Where to invest in 1914 Baltimore News Babe Ruth card

But if you don't have several million set aside for card collecting, you can invest in this Babe Ruth card on Collectable.

Collectable offers fractional investments in valuable assets like sports cards and memorabilia by enabling you to purchase shares in them. For just a few dollars, you can invest in a Baltimore News pre-rookie Babe Ruth card and earn money if it grows in value.

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The value of an SGC-3 Baltimore News Babe Ruth card trading on Collectable from Oct. 2021 to Oct. 2022.

Source: collectable.com

On Collectable, shareholders can vote to accept buyout offers on the assets they're invested in, and the profits get distributed to them if it's accepted. As of October 2022, the Babe Ruth card ranked eighth in popularity on Collectable and is valued at $8.5 million after a $6 million IPO in October 2021.

collectable
Collectable

4.4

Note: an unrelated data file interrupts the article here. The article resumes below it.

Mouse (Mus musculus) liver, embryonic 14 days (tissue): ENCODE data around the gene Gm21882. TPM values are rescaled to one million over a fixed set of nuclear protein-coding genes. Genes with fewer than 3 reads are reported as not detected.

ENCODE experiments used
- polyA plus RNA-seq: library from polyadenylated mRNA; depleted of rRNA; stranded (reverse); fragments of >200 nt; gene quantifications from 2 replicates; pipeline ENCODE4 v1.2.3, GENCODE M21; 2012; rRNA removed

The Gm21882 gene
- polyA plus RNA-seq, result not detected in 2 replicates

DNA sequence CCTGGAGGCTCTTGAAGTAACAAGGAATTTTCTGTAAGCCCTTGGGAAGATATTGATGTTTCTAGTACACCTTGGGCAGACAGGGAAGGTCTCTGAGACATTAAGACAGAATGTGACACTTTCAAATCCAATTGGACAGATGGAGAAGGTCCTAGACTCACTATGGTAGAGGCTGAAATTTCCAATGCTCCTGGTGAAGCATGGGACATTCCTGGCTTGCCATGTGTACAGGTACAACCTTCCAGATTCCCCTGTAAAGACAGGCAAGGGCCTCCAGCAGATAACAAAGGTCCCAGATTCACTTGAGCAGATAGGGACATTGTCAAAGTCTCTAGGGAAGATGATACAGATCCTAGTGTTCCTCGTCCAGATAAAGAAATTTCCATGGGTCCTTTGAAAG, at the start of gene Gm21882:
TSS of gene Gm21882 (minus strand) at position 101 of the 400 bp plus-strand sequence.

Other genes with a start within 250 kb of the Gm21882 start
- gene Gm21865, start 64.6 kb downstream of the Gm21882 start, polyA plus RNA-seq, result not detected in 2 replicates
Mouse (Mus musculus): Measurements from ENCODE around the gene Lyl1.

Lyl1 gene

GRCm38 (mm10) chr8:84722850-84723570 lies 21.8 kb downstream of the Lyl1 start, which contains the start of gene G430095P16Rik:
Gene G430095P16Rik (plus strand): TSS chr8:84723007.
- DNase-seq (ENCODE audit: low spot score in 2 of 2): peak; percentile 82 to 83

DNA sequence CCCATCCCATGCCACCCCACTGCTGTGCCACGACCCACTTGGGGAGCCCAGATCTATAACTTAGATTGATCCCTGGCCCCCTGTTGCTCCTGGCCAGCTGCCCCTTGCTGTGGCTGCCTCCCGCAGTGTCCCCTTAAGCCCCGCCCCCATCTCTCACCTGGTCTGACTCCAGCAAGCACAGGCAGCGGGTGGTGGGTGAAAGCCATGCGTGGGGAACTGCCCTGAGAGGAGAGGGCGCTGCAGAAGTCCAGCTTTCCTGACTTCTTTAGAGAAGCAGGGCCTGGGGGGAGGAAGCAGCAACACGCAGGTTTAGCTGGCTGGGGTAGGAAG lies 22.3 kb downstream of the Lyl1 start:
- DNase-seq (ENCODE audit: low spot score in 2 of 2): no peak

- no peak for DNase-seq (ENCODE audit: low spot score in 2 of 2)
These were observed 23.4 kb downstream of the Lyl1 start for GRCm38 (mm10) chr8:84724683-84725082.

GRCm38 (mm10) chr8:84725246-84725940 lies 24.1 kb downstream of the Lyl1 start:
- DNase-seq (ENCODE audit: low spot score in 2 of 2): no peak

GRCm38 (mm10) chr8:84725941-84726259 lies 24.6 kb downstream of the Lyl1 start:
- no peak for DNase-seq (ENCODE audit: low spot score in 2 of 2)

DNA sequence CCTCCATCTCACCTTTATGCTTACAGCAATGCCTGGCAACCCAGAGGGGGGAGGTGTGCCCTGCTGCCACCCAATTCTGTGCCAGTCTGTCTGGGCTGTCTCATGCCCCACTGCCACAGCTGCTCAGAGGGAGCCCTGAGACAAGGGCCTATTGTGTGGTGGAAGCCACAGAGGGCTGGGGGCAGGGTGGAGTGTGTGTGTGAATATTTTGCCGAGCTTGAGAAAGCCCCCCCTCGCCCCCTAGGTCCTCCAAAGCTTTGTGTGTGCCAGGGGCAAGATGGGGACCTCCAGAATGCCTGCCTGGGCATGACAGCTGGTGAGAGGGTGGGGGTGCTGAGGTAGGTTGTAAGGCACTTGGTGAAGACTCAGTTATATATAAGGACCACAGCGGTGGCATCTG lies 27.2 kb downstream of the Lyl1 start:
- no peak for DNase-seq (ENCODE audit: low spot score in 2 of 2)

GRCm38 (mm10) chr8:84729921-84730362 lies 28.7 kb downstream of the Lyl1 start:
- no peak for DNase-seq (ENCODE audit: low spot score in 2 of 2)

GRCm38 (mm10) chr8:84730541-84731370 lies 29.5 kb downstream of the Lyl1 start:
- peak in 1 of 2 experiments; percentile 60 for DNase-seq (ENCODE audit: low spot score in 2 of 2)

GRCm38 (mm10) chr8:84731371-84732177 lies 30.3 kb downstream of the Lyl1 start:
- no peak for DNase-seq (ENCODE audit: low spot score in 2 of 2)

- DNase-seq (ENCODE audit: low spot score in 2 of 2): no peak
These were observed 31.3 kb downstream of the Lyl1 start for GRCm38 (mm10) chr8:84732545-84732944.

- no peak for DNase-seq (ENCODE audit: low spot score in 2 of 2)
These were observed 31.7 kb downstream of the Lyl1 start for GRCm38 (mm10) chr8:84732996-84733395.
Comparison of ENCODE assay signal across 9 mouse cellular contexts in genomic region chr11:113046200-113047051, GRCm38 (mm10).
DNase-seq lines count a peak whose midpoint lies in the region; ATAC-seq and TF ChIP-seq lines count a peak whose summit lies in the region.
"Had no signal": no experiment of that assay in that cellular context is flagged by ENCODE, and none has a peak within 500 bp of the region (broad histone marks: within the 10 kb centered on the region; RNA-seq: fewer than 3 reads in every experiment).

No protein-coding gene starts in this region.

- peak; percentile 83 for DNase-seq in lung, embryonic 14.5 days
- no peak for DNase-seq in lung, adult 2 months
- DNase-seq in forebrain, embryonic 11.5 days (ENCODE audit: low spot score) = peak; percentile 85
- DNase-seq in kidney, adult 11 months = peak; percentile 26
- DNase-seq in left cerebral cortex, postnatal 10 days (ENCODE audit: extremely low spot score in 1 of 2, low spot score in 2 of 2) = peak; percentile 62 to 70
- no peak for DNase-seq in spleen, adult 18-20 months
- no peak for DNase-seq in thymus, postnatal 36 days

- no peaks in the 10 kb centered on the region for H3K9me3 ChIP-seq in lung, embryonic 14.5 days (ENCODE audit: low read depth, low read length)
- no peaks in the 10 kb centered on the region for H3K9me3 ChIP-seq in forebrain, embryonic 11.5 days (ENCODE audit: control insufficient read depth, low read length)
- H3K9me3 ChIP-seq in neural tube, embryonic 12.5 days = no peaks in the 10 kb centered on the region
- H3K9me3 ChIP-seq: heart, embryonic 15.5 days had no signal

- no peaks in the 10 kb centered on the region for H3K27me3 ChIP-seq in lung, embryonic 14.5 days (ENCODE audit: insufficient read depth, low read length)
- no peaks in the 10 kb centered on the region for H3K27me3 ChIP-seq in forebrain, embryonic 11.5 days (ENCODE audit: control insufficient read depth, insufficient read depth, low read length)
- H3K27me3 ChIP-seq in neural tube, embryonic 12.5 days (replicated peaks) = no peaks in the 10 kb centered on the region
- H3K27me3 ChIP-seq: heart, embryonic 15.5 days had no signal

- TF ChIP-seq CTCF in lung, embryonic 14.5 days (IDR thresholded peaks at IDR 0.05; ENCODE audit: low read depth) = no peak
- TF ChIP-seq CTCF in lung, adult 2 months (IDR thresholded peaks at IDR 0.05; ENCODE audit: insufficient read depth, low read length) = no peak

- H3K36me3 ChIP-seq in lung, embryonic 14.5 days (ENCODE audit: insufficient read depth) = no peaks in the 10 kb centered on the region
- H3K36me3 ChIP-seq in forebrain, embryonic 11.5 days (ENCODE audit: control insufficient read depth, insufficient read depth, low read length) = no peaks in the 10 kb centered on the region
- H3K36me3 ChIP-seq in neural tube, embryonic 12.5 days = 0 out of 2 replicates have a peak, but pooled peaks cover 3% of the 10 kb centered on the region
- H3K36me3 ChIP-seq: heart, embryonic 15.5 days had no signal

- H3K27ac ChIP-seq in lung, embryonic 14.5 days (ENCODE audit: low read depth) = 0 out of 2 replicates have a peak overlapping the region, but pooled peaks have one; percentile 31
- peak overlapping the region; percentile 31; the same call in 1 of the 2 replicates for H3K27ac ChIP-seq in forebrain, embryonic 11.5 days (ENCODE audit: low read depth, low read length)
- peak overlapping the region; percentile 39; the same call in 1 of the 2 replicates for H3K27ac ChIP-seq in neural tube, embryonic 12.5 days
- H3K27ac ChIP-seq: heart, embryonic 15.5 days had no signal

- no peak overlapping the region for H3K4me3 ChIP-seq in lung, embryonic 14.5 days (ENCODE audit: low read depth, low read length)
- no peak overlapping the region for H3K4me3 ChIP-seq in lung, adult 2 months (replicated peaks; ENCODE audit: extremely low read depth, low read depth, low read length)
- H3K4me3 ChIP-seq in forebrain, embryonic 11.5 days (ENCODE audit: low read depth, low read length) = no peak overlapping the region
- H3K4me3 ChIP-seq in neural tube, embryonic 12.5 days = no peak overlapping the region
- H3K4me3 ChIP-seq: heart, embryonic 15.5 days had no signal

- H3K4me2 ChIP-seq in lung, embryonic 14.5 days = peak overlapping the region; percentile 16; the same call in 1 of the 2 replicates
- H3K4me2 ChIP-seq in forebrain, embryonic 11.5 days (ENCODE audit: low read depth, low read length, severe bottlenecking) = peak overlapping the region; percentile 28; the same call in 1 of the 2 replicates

Sports Cards

Legends never die

It's rare to live up to hype, but the Babe was nothing if not one-of-a-kind. A century after his first season, it's hard to imagine him as anything less than the spirit of baseball itself.

Maybe that's why Babe Ruth's rookie cards are so valuable and desirable in the hobby. A memento of Ruth's history—before he was a legend, sold out stadiums, or called his shots—is priceless to many collectors.

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Source: The Sandlot.

Whether you purchase a card for yourself or fractionally invest in it on platforms like Public, Collectable, or Rally, these assets should mean more than just diversification for your portfolio—despite how good a value investment rare baseball cards can be. With only a handful left in the hobby, passionate collectors may be looking for an opportunity to claim a piece of the legend of Babe Ruth.